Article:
Kicking Off The Season

Kicking Off The Season

The Christmas season is composed of traditions; for many, the tradition that marks the start of the season is undoubtedly the Christmas Tree.

While the origins of placing evergreen trees inside our homes are disputed, the modern version of the practice is believed to have started in Germany during the 16th century.

The first written mention of a "Christmas Tree" came from a town accountant in the Alsace region of France. "The accountant recorded a charge of 4 shillings to pay the forest wardens, who looked after the fir trees in the town's communal forest. He added that the inhabitants of the town would be able to take a fir tree from the forest to decorate "as has been done since the time immemorial."

To this day, the Christmas market in Alsace, a large outdoor area that sells all things Christmas, draws people from all over Europe each season.

For those in the Salina area, a similar experience awaits without the need to travel to France.

BEL Tree Farm, a family-operated Christmas tree farm in Saline County, has been around since 1965. For the past five years, Aaron and Michelle Peck have operated the farm, which grows Scotch and Austrian Pines.

"I used to work at the tree farm when I was in high school. They used to have a branch in Smolan, and I used to work out at that tree farm. There was an opportunity for us to take over the business. We wanted to carry on that tradition and provide it for other families in the region.", said Aaron Peck.

Counter to the mundane experience of purchasing a polyurethane tree from a big box store, BEL Tree farm is 20 acres of pure Christmas. Whether you're taking a tour of the farm on a horse-drawn hay rack ride or enjoying Christmas music, hot cider, and popcorn in front of the big wood stove, you are sure to kick off the Christmas season right with this age-old family tradition.

This weekend marks the start of the season for BEL Tree Farm, which typically runs through the second weekend of December.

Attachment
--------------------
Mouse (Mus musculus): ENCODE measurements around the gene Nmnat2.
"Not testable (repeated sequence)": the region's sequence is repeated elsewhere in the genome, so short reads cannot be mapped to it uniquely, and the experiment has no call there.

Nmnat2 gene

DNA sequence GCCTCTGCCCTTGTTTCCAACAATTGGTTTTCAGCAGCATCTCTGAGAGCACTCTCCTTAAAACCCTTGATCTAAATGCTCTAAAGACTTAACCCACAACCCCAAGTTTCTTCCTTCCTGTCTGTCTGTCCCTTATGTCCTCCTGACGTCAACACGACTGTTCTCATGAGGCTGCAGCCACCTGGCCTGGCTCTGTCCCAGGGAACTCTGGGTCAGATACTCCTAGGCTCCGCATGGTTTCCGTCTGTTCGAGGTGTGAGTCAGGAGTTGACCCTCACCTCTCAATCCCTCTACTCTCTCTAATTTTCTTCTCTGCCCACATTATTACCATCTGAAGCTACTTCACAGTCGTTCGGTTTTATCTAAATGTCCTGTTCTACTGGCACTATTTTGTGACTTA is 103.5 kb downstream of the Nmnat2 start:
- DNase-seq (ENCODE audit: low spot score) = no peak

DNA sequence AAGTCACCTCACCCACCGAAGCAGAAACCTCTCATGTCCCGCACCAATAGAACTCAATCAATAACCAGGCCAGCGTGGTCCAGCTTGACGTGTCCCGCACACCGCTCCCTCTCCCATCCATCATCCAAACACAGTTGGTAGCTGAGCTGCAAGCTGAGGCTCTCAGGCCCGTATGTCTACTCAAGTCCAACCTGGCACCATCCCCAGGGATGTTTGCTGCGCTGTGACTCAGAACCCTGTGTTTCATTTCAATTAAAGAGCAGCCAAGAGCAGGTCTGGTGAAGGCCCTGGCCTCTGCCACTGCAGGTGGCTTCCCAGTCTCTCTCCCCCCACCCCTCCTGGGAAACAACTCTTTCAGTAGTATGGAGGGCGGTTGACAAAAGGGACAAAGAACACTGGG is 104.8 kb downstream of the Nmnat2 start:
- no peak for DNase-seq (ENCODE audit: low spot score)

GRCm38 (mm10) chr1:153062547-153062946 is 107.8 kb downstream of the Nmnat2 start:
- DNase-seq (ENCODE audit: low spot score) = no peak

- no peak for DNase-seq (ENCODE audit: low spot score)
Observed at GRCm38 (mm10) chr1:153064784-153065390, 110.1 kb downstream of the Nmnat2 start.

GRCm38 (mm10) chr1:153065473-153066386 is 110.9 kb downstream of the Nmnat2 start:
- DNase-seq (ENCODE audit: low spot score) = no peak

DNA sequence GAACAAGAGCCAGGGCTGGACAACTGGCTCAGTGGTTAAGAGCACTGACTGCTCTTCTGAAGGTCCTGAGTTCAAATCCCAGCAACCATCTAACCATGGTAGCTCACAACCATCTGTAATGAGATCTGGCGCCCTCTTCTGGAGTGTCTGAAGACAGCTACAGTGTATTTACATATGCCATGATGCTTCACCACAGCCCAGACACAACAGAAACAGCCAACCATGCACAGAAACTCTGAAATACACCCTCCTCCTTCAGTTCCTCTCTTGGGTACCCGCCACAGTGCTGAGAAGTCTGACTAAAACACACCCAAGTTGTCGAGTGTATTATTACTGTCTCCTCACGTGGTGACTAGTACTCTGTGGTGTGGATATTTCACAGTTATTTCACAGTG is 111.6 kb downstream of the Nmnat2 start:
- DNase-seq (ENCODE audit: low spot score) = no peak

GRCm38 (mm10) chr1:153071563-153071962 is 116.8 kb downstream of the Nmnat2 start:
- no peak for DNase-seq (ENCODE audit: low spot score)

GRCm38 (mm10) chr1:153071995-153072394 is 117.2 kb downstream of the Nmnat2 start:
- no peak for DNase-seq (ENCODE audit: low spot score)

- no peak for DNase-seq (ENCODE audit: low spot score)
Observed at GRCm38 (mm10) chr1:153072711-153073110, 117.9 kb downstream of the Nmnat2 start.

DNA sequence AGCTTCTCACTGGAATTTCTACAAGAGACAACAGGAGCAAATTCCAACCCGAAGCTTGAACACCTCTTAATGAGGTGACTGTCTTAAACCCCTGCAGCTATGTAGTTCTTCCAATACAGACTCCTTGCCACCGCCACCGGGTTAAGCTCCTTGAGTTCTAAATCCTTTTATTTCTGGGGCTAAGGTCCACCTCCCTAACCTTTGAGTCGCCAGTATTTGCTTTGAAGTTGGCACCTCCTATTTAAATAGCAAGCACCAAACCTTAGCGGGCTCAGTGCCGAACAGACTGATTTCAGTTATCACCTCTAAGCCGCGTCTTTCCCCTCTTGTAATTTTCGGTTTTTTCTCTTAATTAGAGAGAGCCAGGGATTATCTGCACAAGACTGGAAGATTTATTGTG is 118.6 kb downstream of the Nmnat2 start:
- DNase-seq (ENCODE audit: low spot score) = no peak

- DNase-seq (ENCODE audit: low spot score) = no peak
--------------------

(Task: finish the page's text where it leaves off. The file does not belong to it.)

The farm does 80% of its business in the first week and has begun drawing a growing number of customers from outside the area. While many tree farms across the state have shut down, Michelle Peck said, "We just keep growing. We've been getting quite a few families from Fort Riley, Junction City, and Manhattan."

BEL Tree Farm believes they have enough trees to meet demand, but the year was challenging. The drought has been particularly tough on young trees. It is normal for tree farms to lose some trees each year, but more young trees were lost this year with the lack of precipitation. However, the mature trees in the five to six-foot range are in excellent condition. BEL Tree Farm has also brought in a good supply of the popular Fraser Fir trees, which don't grow in Kansas, from a farm in Michigan.

A visit to BEL Tree Farm each season is a long-standing tradition for many families in the area, and if you're looking for a new tradition to kick off the holidays this year, you'd be hard-pressed to find a more festive spot in Saline County.

Aaron Peck said, "We're always looking for families to start new traditions. Those who haven't been here before, come and check us out. If nothing else, come inside and enjoy some cider and popcorn. Take a ride on the horse-drawn wagon and enjoy being outside."

- BEL Tree Farm opens for the season on November 26th at 9:00 am and usually operates through the second weekend of December.

- There is NO Admission Fee, and you don't have to buy a tree.

- The farm also offers fresh wreaths for those not in the market for a tree.

- Children receive a free Christmas tree ornament.

"The Christmas Tree Reigns in Alsace." Noel En Alsace,

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